The next morning, before they had quitted their beds, a messenger arrived with letters from General Middleton, and from him they found that the king’s army had encamped on the evening before not six miles from Portlake. As they hastily dressed themselves, Chaloner proposed to Edward that a little alteration in his dress would be necessary; and taking him to a wardrobe in which had been put aside some suits of his own, worn when he was a younger and slighter-made man than he now was, he requested Edward to make use of them. Edward, who was aware that Chaloner was right in his proposal, selected two suits of colours which pleased him most; and dressing in one, and changing his hat for one more befitting his new attire, was transformed into a handsome Cavalier. As soon as they had broken their fast they took leave of the old ladies, and, mounting their horses, set off for the camp. An hour’s ride brought them to the outposts; and communicating with the officer on duty, they were conducted by an orderly to the tent of General Middleton, who received Chaloner with great warmth as an old friend, and was very courteous to Edward as soon as he heard that he was the son of Colonel Beverley.
“I have wanted you, Chaloner,” said Middleton; “we are raising a troop of horse; the Duke of Buckingham commands it, but Massey will be the real leader of it; you have influence in this county, and will, I have no doubt, bring us many good hands.”
“Where is the Earl of Derby?”
“Joined us this morning; we have marched so quick that we have not had time to pick our adherents up.”
“And General Lesley?”
“Is by no means in good spirits: why I know not. We have too many ministers with his army, that is certain, and they do harm; but we cannot help ourselves. His majesty must be visible by this time; if you are ready I will introduce you; and when that is done we will talk matters over.”
General Middleton then walked with them to the house in which the king had taken up his quarters for the night; and after a few minutes’ waiting in the anteroom they were admitted into his presence.
“Allow me, your majesty,” said General Middleton, after the first salutations, “to present to you Major Chaloner, whose father’s name is not unknown to you.”
“On the contrary, well-known to us,” replied the king, “as a loyal and faithful subject, whose loss we must deplore. I have no doubt that his son inherits his courage and his fidelity.”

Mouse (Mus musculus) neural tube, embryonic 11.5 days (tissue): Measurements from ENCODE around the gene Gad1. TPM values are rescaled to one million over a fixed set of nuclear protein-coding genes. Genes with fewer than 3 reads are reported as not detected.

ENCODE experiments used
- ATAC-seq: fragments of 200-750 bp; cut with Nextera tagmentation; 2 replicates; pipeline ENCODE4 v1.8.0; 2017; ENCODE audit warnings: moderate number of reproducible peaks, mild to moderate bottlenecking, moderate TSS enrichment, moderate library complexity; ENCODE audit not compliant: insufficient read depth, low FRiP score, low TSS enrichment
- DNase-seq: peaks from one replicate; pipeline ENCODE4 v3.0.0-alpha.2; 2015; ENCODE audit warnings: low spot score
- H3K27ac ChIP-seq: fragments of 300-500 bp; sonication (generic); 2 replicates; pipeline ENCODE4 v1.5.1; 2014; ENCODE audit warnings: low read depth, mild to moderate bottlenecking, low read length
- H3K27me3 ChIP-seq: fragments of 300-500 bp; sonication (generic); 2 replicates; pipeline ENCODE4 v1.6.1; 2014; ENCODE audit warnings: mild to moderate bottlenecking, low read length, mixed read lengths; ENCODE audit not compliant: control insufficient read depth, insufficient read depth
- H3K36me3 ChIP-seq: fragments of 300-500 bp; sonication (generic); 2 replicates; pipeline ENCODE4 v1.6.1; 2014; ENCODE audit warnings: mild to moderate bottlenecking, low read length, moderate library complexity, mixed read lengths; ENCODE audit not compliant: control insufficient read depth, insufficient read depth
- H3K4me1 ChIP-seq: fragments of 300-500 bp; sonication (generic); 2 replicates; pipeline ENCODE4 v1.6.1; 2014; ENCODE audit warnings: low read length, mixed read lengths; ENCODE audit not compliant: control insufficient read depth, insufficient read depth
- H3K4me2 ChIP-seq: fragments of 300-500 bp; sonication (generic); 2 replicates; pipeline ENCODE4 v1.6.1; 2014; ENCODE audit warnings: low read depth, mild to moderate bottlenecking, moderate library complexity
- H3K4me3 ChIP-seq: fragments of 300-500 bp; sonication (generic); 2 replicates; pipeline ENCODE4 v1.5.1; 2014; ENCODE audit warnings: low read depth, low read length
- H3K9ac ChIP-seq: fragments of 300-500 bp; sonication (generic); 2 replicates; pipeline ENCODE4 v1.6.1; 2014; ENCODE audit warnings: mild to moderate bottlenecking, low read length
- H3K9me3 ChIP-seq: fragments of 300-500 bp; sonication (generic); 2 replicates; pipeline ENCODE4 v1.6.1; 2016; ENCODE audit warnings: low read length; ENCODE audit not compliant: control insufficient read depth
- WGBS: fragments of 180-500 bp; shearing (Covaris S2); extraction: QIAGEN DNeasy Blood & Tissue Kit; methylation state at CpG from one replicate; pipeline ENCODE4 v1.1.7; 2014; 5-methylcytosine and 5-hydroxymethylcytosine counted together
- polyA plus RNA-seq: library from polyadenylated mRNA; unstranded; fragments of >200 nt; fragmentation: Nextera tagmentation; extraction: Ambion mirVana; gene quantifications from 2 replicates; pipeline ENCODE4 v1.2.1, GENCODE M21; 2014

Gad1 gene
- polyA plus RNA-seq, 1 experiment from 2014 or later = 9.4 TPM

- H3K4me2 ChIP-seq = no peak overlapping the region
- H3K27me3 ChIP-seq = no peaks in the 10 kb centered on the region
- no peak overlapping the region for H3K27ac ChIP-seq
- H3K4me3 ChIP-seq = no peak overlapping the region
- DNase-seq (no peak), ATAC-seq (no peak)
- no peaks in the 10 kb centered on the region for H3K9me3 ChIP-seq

The king held out his hand, and Chaloner bent his knee and kissed it.
“And now, your majesty will be surprised that I should present to you one of a house supposed to be extinct — the eldest son of Colonel Beverley.”
“Indeed!” replied his majesty; “I heard that all his family perished at the ruthless burning of Arnwood. I hold myself fortunate, as a king, that even one son of so loyal and brave a gentleman as Colonel Beverley has escaped. You are welcome, young sir — most welcome to us; you must be near us; the very name of Beverley will be pleasing to our ears by night or day.”
Edward knelt down and kissed his majesty’s hand, and the king said —
“What can we do for a Beverley? Let us know, that we may show our feelings towards his father’s memory?”
“All I request is, that your majesty will allow me to be near you in the hour of danger,” replied Edward.
“A right Beverley reply,” said the king, “and so we shall see to it, Middleton.”
After a few more courteous words from his majesty they withdrew; but General Middleton was recalled by the king for a minute or two to receive his commands. When he rejoined Edward and Chaloner, he said to Edward —
“I have orders to send in for his majesty’s signature your commission as captain of horse, and attached to the king’s personal staff; it is a high compliment to the memory of your father, sir, and, I may add, your own personal appearance. Chaloner will see to your uniforms and accoutrements; you are well mounted, I believe you have no time to lose, as we march tomorrow for Warrington, in Cheshire.”
“Has anything been heard of the Parliamentary army?”
“Yes; they are on the march towards London by the Yorkshire road, intending to cut us off if they can. And now, gentlemen, farewell; for I have no idle time, I assure you.”